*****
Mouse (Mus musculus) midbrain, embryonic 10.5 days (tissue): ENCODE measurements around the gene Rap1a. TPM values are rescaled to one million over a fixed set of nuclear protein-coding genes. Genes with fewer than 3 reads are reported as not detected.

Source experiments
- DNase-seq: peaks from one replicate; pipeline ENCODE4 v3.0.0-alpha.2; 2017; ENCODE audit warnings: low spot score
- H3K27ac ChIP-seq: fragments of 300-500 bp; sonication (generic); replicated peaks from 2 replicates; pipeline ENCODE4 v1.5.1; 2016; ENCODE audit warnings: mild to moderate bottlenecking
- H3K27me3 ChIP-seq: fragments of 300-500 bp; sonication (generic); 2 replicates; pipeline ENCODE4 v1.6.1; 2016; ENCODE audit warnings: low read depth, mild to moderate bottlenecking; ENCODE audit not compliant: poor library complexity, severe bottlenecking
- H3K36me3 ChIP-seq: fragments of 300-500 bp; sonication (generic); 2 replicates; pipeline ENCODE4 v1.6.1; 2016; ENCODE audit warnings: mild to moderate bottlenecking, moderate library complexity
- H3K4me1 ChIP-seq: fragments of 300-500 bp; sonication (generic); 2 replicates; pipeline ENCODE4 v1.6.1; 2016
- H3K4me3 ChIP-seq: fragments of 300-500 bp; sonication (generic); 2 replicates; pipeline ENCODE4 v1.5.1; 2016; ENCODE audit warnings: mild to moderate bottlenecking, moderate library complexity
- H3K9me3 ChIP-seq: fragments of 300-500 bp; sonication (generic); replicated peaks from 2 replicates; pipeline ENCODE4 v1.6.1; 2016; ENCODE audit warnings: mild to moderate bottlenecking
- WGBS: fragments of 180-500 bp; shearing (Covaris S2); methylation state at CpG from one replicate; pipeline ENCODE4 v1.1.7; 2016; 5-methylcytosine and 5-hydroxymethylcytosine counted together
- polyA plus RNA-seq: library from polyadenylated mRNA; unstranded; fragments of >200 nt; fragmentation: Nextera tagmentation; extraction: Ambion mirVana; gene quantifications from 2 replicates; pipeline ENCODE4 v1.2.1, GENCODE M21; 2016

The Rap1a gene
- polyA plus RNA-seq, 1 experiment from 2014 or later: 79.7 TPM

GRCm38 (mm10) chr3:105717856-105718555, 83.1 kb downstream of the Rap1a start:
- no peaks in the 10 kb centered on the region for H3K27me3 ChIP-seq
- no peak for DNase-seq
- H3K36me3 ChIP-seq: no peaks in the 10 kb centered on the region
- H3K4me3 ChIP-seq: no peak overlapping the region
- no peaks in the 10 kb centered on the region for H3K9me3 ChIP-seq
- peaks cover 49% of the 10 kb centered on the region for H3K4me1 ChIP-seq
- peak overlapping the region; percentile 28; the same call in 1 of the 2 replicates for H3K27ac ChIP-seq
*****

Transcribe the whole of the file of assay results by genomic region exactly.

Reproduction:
Mouse (Mus musculus) midbrain, embryonic 10.5 days (tissue): ENCODE measurements around the gene Rap1a. TPM values are rescaled to one million over a fixed set of nuclear protein-coding genes. Genes with fewer than 3 reads are reported as not detected.

Source experiments
- DNase-seq: peaks from one replicate; pipeline ENCODE4 v3.0.0-alpha.2; 2017; ENCODE audit warnings: low spot score
- H3K27ac ChIP-seq: fragments of 300-500 bp; sonication (generic); replicated peaks from 2 replicates; pipeline ENCODE4 v1.5.1; 2016; ENCODE audit warnings: mild to moderate bottlenecking
- H3K27me3 ChIP-seq: fragments of 300-500 bp; sonication (generic); 2 replicates; pipeline ENCODE4 v1.6.1; 2016; ENCODE audit warnings: low read depth, mild to moderate bottlenecking; ENCODE audit not compliant: poor library complexity, severe bottlenecking
- H3K36me3 ChIP-seq: fragments of 300-500 bp; sonication (generic); 2 replicates; pipeline ENCODE4 v1.6.1; 2016; ENCODE audit warnings: mild to moderate bottlenecking, moderate library complexity
- H3K4me1 ChIP-seq: fragments of 300-500 bp; sonication (generic); 2 replicates; pipeline ENCODE4 v1.6.1; 2016
- H3K4me3 ChIP-seq: fragments of 300-500 bp; sonication (generic); 2 replicates; pipeline ENCODE4 v1.5.1; 2016; ENCODE audit warnings: mild to moderate bottlenecking, moderate library complexity
- H3K9me3 ChIP-seq: fragments of 300-500 bp; sonication (generic); replicated peaks from 2 replicates; pipeline ENCODE4 v1.6.1; 2016; ENCODE audit warnings: mild to moderate bottlenecking
- WGBS: fragments of 180-500 bp; shearing (Covaris S2); methylation state at CpG from one replicate; pipeline ENCODE4 v1.1.7; 2016; 5-methylcytosine and 5-hydroxymethylcytosine counted together
- polyA plus RNA-seq: library from polyadenylated mRNA; unstranded; fragments of >200 nt; fragmentation: Nextera tagmentation; extraction: Ambion mirVana; gene quantifications from 2 replicates; pipeline ENCODE4 v1.2.1, GENCODE M21; 2016

The Rap1a gene
- polyA plus RNA-seq, 1 experiment from 2014 or later: 79.7 TPM

GRCm38 (mm10) chr3:105717856-105718555, 83.1 kb downstream of the Rap1a start:
- no peaks in the 10 kb centered on the region for H3K27me3 ChIP-seq
- no peak for DNase-seq
- H3K36me3 ChIP-seq: no peaks in the 10 kb centered on the region
- H3K4me3 ChIP-seq: no peak overlapping the region
- no peaks in the 10 kb centered on the region for H3K9me3 ChIP-seq
- peaks cover 49% of the 10 kb centered on the region for H3K4me1 ChIP-seq
- peak overlapping the region; percentile 28; the same call in 1 of the 2 replicates for H3K27ac ChIP-seq